Nativity – the process whereby someone becomes a native.
Christmas is one of the most confusing holiday’s on the planet. It’s half religious and half a celebration of solstice. The secular vs. religious scales have tipped back and forth over millennia.
That’s a historically accurate tension.
If you are feeling it this year. Welcome. You are in good company. Grab a glass of eggnog.
Some people think that Christmas is a religious holiday that’s been ruined by secularization. In fact, it’s a secular holiday that’s religious people have tried to hijack since the 3rd century when Rome turned to Jesus.
Sometimes Christmas is about revelry. And sometimes it’s about Jesus. Right now it’s a little bit of both, isn’t it?
Centuries ago, Christians strategically capitalized on a holiday which felt like it had something to do with the incarnation of Jesus. Every pagan group in Europe had celebrated some variety of a multi-day winter solstice festival, some marked by the giving of gifts, and as Christianity became the dominant religion in the area we just tried to rebrand it as being all about Jesus.
Every element of our modern Christmas celebration is irreligious and about revelry. The tree, the carols, Santa Claus, the yule log, the Christmas parties, the gifts, the traditional foods, family togetherness. These are all pagan festivities we’ve adopted into a pseudo-Christian hybrid holiday we call Christmas.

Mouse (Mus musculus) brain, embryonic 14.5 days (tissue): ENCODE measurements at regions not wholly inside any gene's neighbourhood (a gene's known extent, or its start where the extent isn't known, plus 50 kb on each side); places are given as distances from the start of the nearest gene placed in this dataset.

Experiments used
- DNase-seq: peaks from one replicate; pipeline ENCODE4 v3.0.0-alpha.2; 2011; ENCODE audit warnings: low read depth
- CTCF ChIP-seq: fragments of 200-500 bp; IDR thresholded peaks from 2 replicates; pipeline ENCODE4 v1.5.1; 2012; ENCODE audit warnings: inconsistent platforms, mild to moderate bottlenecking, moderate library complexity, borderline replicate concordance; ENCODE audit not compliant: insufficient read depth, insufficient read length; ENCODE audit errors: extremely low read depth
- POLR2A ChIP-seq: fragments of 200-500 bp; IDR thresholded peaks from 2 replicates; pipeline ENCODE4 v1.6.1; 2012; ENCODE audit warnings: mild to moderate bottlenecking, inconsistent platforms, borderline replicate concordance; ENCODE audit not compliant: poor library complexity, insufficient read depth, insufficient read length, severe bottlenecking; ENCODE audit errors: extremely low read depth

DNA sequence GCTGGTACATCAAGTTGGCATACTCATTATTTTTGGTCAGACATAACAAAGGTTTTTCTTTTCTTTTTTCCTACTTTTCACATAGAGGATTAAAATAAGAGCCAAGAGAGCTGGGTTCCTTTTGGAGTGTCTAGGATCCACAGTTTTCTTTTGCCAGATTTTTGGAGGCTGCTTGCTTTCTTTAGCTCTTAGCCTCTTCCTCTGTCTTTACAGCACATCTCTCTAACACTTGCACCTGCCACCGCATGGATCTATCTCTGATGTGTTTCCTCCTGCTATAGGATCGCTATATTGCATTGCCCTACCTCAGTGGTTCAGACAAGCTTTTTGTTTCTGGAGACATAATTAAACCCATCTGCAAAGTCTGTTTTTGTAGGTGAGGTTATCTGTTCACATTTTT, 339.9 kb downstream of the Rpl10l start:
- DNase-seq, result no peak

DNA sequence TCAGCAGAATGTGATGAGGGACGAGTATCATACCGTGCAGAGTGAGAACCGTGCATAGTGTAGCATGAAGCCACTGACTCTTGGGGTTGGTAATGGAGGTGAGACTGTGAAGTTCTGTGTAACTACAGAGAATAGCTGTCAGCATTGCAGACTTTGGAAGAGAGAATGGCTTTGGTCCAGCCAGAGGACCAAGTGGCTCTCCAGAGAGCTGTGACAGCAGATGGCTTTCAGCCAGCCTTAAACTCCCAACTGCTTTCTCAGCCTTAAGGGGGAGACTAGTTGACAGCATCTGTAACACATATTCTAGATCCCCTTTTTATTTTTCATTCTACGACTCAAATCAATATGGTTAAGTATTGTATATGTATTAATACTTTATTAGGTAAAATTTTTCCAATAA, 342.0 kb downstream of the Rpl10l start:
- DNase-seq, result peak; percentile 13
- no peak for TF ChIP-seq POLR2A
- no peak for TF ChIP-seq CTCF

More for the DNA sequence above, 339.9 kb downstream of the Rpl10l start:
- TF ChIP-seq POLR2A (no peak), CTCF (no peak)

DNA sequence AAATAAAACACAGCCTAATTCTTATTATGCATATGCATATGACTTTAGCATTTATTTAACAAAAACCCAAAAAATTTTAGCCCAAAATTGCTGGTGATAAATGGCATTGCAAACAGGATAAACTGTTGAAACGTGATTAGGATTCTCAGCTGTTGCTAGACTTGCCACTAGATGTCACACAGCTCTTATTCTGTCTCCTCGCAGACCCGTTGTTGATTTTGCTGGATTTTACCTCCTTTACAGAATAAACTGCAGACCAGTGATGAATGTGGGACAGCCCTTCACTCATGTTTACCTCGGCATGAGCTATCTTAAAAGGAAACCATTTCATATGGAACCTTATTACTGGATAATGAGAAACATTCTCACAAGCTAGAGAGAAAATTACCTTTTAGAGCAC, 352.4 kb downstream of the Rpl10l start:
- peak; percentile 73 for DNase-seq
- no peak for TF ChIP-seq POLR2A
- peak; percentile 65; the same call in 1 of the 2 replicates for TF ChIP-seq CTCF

The tension you feel is because tension is the intention of the season.
Imagine how it must have felt as Jesus stepped out of heaven and into the arms of a teenage mother? Uninvited game changer. He ruined the reputation of a young woman. He entered the world as a family disgrace. And the political powers didn’t like who people said he was to become so they had every boy his age killed. Like it or not… Jesus’ arrival changed everything. His process of coming here was just as messy as the messiness you feel at a family Christmas celebration this December.
That is nativity at it’s core. The process of becoming a native. Uncomfortable. Foreign. Out of place. Contradiction. Frustration.
And just like Jesus dealt with the tension and contradiction of becoming a native, he asks us to do the same by doing things which seem counter-intuitive. Instead of Good News being about us, Jesus asks us to be Good News to our neighbors. Instead of Good News something we privately keep to ourselves, Jesus asks us to live a life worthy of sharing. Instead of living a life about our family, Jesus invites us into a community of new family.
There’s a lot of tension in this season we call Christmas. It is by design. The tension you are feeling is the tension of bringing Good News into a broken world.
Ask yourself today, “How am I being Good News today to my neighbors? What can I do to be Good News to the family next door?“